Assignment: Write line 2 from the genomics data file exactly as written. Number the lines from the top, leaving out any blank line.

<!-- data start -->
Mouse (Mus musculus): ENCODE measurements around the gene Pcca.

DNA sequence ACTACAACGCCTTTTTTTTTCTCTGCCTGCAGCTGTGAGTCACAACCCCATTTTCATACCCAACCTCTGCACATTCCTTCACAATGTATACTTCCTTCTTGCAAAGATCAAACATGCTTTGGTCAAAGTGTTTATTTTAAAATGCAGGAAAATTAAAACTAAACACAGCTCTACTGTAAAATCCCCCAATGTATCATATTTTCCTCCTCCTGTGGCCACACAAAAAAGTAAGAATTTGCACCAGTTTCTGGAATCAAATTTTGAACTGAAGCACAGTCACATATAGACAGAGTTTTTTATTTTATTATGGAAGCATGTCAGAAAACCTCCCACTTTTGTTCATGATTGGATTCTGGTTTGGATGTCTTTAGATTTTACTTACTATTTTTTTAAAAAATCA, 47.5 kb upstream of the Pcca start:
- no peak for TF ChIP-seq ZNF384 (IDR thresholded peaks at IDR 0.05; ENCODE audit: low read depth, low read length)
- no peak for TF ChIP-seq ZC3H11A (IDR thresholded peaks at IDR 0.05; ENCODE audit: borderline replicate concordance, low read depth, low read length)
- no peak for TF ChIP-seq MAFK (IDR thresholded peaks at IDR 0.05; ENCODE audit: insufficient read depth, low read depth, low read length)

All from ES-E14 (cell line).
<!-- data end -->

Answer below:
DNA sequence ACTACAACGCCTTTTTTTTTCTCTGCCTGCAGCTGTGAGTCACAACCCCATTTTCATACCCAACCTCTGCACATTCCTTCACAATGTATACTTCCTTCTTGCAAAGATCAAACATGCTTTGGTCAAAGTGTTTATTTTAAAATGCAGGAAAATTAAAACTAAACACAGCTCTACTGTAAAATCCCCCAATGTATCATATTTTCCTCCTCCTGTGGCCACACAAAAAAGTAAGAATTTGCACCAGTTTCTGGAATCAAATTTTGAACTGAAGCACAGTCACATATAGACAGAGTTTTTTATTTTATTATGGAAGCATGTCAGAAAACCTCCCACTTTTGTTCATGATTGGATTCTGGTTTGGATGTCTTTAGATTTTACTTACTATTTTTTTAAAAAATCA, 47.5 kb upstream of the Pcca start: